Rules for elevator behavior

It is interesting how conventions quickly develop for situations where people are put in close proximity, such as in elevators. There is even a name for the study of how people relate to others in public spaces: proxemics. This post looks at what we know about elevator behavior, such as how people arrange themselves as they enter, that people look at the numbers, possibly as a way to avoid eye contact with others, and that “Men leave more space between themselves and other men than women do with other women”.

A psychologist named Layne Longfellow distilled the conventions into seven rules.

  • Face forward.
  • Fold hands in front.
  • Do not make eye contact.
  • Watch the numbers.
  • Don’t talk to anyone you don’t know.
  • Stop talking with anyone you do know when anyone enters the elevator.
  • Avoid brushing bodies.

Maybe it’s a Midwestern thing but people here in Cleveland tend to first make eye contact, smile, and even exchange a quick greeting before they settle into the standard pattern.

Naturally there have been efforts, often with humorous intent, to see what people would do if they are confronted with situations where others seem to be violating the norms. Here is a video of one such experiment.


  1. John Morales says

    This is badly framed; they’re not rules that are being followed, and they’re hardly specific to elevators; they apply pretty much wherever strangers must briefly congregate, such as queues or other forms of public transport.

  2. chigau (違う) says

    Face forward.
    ~ Face in the direction that allows you to hang onto a strap and text at the same time.
    Fold hands in front.
    ~ See above.
    Do not make eye contact.
    ~ Unless you are skypeing instead of texting.
    Watch the numbers.
    ~ This one works. Pay attention to “The next station is …”
    Don’t talk to anyone you don’t know.
    ~ Talk? I’m texting.
    Stop talking with anyone you do know when anyone enters the elevator.
    ~ That’s just weird.
    Avoid brushing bodies.
    ~ brushing cannot be avoided. Maintaining contact is inviting self-defense from your victim.

  3. says

    Thing is, when you’re the only one facing the other way, you’re now uncomfortably in other people’s personal space.
    We usually cram into the elevator so the whole family will face in whatever direction our little Game of Tetris put us.

  4. says

    I’ve always wondered what would happen if someone walked into an elevator and just kept looking at the back, but never thought about an experiment with everyone doing it.

  5. A. Noyd says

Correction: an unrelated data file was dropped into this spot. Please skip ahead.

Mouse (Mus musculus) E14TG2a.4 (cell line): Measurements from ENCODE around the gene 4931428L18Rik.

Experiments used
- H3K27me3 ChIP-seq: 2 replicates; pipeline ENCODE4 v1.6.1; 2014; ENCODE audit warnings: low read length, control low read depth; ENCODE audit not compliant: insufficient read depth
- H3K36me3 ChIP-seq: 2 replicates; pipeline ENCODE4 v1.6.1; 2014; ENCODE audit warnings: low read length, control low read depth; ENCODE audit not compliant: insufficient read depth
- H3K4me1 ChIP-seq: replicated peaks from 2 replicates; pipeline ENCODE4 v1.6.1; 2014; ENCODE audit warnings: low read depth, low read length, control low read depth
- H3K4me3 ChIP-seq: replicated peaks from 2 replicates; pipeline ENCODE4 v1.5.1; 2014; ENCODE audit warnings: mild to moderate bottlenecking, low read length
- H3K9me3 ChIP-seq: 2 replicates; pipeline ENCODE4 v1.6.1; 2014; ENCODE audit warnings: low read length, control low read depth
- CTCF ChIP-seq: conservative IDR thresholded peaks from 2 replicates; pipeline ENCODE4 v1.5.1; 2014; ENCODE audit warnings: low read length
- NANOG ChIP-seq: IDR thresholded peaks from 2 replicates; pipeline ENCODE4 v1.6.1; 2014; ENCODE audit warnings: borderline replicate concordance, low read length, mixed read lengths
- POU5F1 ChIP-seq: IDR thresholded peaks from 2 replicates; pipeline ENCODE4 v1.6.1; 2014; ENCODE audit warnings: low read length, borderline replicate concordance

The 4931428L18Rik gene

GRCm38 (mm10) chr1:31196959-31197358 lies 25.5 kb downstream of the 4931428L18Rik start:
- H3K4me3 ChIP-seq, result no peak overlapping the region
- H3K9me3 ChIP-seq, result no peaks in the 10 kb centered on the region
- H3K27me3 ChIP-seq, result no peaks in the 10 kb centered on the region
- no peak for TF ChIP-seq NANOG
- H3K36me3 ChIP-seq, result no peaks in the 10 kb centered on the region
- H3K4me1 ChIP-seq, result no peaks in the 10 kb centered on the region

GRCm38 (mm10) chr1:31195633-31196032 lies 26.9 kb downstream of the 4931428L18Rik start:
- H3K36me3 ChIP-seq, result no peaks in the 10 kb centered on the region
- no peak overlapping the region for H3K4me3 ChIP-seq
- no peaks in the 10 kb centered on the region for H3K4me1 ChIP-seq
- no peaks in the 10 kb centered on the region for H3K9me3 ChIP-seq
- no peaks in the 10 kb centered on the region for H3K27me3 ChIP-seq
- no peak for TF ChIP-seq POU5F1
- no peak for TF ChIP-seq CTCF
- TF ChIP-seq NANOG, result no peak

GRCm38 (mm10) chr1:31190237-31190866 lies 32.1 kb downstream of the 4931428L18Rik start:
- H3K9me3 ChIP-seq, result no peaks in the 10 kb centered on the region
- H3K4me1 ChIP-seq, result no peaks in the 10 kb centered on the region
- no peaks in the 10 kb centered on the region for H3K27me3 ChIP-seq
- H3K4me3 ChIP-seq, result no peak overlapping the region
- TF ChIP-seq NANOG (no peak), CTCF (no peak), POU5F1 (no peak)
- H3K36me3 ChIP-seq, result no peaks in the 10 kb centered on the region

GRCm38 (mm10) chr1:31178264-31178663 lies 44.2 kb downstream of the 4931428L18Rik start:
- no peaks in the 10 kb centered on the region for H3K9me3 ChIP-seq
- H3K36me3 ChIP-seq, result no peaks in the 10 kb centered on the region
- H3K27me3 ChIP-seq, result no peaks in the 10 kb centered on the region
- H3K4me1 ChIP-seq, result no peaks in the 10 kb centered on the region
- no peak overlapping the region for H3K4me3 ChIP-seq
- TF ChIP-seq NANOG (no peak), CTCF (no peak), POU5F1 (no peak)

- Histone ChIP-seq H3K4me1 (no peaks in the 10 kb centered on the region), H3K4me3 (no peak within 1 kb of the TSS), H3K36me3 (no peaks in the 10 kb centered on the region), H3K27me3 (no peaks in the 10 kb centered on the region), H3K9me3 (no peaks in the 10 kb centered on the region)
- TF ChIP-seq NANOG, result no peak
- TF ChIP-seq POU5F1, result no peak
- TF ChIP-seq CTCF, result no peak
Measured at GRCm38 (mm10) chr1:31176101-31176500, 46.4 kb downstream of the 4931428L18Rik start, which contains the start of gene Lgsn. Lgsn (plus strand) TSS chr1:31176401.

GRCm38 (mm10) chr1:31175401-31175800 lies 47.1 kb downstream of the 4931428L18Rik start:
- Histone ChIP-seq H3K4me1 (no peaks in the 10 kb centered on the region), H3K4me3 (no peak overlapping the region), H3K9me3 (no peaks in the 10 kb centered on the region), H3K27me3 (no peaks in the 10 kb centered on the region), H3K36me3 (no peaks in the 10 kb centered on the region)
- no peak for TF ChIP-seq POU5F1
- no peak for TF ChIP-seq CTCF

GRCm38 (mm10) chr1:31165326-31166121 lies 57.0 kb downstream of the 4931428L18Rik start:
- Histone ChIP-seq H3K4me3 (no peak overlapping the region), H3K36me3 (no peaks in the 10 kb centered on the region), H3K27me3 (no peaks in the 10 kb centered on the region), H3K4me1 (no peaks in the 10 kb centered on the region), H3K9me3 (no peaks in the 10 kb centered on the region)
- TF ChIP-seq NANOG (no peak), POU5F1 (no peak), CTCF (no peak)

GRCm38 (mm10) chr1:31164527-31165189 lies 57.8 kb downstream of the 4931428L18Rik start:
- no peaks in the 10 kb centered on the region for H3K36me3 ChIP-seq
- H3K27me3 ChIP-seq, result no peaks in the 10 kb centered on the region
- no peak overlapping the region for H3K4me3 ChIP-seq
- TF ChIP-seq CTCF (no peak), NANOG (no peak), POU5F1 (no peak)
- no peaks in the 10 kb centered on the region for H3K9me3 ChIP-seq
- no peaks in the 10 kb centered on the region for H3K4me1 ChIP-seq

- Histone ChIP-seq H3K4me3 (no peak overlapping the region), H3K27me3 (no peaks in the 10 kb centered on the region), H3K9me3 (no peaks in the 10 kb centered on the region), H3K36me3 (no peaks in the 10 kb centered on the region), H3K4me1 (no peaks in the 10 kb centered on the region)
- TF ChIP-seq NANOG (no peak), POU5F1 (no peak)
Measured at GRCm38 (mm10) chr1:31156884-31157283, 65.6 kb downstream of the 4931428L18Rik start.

I took a full elevator today where people were facing every which way and having conversations. And this was in Japan where social conventions are usually more rigorously observed. But it seems that the primary rule of elevator conduct here is to make sure someone volunteers to manage the button panel to facilitate people getting on and off. That also lets you pack way more people onto a single car since the button manager will see to it the doors stay open till everyone gets in or out completely.

    Alas, being visibly non-Japanese, most people don’t trust me to be the button manager.

  6. Onamission5 says

    Kids and I used an elevator last week that had functioning doors on two opposite sides, so that we were facing the doors (or so we thought) after we entered, but when the elevator stopped at our floor the doors opened behind us. It was a little strange going up; going down the doors opened at our backs again so the people in queue had to wait for us to go “oh yeah!” then turn frontward.

    New custom: Rotate 180 degrees upon entry!

  7. blf says

    The mildly deranged penguin, when she is lazy and doesn’t just fly up (or fall down) the elevator shaft, gets annoyed at all the people staring at her. So she usually lets out a LOUD and very smelly fart, typically causing an exit stampede as soon as possible. On the rare occasions that doesn’t work — and people are definitely starring at her now, often wearing biohazard suits — she bites their ankles on the off chance they are actually cheeses.

  8. says

    Honestly, there are only two bits of lift etiquette that I care about.

    First, disabled users should take precedence — we do not have the option of taking the stairs, please take us into consideration when deciding how to get from floor A to floor Z. (PS: A little exercise is good for you, too!)

    Second, when sharing the lift, or any space, really, with a person on wheels, keep your toes clear of our wheels, and please watch where your elbows are going — our upper bodies tend to be right around your elbow level, and nobody much wants an elbow to the face or chest.

Leave a Reply

Your email address will not be published. Required fields are marked *